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Writing executive summaries

 March 28, 2017
by Paul Heron

When we join a proposal team part way through the response window, we always begin with the same request: “Let’s see your executive summary.”

And nearly always the answer is: “We haven’t written it yet. We do that once the proposal’s finished.”

That’s not good practice for two reasons:

  1. Drafting an executive summary is the best way to confirm you have a coherent strategy that covers all sections and addresses all the prospect’s key issues.
  2. Content developers will be more confident and aligned if they understand your strategy at kickoff—and an executive summary expresses strategy much better than bullet points.

Draft the executive summary before kickoff

We’ve posted extensively on the importance of developing proposal strategy before kicking off content development with proposal writers.

A fully developed strategy includes value propositions for each proposal section and detailed plans for positioning your solution’s key strengths and defending any weaknesses, compared with your competition.

Draft the executive summary as part of strategy making. Aim to get it 75 or 80% complete, close enough that it can guide content developers in drafting their sections.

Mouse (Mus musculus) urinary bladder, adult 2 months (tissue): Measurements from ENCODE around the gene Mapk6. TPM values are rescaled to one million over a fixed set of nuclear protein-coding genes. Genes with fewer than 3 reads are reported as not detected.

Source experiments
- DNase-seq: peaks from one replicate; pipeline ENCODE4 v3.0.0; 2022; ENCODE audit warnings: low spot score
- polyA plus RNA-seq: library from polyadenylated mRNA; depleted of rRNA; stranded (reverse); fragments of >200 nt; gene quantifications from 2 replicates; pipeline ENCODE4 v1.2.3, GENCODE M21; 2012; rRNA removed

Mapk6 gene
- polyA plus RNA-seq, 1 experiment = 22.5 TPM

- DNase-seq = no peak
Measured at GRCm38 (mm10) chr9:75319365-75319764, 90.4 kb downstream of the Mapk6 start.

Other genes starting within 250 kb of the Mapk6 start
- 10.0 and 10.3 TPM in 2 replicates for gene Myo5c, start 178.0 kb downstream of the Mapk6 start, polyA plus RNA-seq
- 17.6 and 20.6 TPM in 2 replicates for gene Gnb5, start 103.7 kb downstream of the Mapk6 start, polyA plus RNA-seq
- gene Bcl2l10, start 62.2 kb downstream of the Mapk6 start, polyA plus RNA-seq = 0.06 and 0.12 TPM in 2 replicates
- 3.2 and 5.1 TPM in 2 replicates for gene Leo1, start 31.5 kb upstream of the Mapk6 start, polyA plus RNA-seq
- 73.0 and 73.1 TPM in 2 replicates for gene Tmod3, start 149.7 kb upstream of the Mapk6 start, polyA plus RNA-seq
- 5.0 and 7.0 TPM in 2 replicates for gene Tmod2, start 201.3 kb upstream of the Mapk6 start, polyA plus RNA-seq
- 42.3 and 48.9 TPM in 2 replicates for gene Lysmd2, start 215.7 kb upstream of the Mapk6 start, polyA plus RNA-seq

Executive strategy structure

Organize the executive summary into four components:

  • An intro that links the prospect organization’s vision or strategic purpose to the planned purchase and aligns your response to that purpose
  • A series of short paragraphs that align with the major RFP sections and tie your key differentiators and offer for each requirement to one or more of the prospect’s strategic issues and hot button issues
  • Three- or four-paragraph sections expanding on each of the bullet points, including your value propositions, positioning statements, and proof points. Include visualizations for your key differentiators
  • A closing section summing up your strongest selling points

This draft doesn’t have to be polished, but it should include all the key sales arguments for the main response sections. It’s hard to be this focused early in the response window—but the effort will pay huge dividends in aligning your team on strategy and messaging.

Benefits of drafting the executive summary early

Because content developers will naturally be more productive and sure-footed, second drafts can focus on improving already sound content, instead of rewriting to align with strategy and messaging. The entire team will have more time and energy to devote to improving visualization and polish.

Result: Your proposals will be more coherent, more strategic and stronger—and stand a better chance of winning.



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Photo credit

Paul Heron, MBA, is the founder and managing partner of Complex2Clear, and leads our bid response practice. LinkedIn 





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